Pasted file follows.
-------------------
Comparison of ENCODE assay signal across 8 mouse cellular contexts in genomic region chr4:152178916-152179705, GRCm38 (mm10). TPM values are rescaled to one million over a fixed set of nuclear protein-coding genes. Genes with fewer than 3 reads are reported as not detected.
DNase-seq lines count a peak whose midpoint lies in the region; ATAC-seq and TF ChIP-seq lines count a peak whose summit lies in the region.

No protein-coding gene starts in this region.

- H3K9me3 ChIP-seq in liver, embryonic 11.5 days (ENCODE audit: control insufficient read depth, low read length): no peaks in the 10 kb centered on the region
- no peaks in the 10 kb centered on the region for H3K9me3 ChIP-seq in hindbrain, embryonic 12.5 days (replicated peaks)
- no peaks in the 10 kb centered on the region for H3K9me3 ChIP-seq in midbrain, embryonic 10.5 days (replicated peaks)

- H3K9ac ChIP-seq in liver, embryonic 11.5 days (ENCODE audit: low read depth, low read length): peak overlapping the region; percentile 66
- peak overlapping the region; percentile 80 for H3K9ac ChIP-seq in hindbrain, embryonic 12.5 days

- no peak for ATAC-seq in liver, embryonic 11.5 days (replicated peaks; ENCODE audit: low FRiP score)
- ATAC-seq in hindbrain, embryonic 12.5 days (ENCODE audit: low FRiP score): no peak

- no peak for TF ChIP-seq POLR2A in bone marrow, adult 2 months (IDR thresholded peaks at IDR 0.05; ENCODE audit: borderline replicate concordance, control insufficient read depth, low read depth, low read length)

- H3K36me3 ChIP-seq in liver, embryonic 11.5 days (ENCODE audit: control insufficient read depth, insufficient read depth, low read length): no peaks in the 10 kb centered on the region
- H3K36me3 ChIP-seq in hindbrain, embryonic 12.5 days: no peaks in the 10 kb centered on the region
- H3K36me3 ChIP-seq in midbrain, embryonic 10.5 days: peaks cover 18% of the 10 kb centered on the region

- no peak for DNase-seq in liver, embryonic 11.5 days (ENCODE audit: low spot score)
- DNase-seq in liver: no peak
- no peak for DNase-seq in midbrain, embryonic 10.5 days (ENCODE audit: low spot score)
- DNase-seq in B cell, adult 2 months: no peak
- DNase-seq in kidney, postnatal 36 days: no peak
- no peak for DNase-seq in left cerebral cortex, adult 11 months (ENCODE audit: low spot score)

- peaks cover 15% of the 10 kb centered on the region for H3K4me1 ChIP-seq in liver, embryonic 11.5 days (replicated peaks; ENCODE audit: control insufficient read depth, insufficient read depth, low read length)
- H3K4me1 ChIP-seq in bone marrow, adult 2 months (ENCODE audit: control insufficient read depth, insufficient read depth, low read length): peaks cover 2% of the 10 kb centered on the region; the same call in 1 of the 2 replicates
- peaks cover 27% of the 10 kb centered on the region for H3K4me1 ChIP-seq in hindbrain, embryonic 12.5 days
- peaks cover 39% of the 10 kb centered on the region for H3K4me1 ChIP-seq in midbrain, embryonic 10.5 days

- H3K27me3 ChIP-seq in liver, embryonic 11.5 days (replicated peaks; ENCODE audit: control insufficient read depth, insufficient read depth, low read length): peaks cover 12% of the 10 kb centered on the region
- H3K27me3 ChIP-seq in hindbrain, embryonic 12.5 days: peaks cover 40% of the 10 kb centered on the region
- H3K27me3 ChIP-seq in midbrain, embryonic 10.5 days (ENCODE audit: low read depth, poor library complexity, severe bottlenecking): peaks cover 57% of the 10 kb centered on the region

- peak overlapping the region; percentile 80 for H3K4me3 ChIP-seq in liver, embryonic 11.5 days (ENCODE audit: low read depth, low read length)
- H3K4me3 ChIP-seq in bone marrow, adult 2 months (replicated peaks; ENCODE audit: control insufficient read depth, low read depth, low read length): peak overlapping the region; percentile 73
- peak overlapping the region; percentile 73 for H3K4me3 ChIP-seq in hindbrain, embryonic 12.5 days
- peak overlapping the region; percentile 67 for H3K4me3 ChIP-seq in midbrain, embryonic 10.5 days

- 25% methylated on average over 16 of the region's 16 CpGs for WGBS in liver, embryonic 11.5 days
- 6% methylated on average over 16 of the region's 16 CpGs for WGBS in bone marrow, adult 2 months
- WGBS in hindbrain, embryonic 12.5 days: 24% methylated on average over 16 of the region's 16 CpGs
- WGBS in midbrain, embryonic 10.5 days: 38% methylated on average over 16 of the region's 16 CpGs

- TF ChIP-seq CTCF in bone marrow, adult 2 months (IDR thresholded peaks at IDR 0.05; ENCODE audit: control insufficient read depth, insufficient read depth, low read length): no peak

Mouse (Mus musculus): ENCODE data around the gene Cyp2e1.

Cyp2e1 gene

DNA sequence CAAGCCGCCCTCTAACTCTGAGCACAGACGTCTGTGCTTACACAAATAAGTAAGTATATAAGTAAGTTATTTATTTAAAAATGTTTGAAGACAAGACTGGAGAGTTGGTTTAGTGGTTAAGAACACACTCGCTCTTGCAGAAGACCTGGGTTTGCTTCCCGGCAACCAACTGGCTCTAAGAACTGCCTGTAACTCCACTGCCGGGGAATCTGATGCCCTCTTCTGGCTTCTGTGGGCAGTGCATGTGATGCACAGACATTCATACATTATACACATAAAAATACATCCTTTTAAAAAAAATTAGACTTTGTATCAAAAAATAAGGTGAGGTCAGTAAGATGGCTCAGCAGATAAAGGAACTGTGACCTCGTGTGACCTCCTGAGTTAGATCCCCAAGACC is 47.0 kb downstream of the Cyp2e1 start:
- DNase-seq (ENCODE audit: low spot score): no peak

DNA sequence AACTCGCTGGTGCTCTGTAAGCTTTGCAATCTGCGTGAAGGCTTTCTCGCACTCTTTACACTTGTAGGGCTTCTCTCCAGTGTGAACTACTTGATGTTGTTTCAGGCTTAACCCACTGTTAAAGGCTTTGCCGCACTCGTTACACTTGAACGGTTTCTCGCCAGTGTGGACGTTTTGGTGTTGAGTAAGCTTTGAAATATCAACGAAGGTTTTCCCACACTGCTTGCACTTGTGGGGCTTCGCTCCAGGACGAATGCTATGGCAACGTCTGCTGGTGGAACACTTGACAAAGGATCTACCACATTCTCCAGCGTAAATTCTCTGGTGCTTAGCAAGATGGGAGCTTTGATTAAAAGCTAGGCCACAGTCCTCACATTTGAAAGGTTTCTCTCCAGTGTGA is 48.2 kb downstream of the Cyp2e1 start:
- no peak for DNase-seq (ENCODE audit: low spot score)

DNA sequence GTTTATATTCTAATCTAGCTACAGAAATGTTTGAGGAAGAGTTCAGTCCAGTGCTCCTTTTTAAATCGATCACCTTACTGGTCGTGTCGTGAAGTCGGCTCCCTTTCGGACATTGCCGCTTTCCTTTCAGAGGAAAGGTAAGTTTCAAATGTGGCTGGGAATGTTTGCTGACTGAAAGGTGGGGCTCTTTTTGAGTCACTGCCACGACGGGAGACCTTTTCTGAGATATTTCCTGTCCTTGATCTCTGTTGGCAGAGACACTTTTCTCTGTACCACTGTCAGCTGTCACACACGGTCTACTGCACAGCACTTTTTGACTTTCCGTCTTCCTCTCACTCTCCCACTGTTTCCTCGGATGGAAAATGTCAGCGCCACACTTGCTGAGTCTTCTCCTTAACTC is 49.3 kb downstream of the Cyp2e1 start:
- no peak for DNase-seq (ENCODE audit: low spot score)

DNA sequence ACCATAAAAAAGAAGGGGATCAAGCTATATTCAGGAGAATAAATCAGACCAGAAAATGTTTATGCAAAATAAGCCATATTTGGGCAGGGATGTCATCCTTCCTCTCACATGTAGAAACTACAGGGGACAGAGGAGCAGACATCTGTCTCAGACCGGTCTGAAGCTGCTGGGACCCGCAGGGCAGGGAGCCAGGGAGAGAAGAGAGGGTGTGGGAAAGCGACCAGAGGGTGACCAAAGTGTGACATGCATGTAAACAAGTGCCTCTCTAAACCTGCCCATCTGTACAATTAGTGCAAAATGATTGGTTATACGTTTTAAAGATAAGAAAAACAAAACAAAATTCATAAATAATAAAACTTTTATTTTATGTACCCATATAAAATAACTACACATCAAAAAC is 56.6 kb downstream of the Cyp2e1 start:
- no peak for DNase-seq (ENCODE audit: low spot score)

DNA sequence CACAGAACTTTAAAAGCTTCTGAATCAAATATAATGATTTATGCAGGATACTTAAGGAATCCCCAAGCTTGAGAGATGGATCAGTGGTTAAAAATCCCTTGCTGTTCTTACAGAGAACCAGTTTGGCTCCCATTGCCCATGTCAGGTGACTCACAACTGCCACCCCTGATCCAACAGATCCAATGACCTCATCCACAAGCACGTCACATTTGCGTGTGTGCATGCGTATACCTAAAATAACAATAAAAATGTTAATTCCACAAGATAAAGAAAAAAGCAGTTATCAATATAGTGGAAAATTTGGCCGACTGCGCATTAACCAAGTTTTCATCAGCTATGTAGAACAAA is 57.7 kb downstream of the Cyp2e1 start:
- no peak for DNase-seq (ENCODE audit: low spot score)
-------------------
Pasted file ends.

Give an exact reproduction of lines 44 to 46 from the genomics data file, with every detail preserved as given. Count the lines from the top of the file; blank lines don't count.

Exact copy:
- no peak for DNase-seq (ENCODE audit: low spot score)

DNA sequence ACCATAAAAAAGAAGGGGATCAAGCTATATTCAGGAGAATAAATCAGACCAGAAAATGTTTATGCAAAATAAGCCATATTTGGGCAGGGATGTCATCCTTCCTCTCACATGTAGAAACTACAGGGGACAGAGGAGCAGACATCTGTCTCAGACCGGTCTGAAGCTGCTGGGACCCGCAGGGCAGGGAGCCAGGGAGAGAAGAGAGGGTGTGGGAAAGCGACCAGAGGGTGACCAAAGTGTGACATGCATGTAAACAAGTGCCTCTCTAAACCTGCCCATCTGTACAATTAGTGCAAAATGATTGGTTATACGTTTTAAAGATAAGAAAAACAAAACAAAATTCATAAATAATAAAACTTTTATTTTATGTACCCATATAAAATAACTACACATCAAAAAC is 56.6 kb downstream of the Cyp2e1 start:
- no peak for DNase-seq (ENCODE audit: low spot score)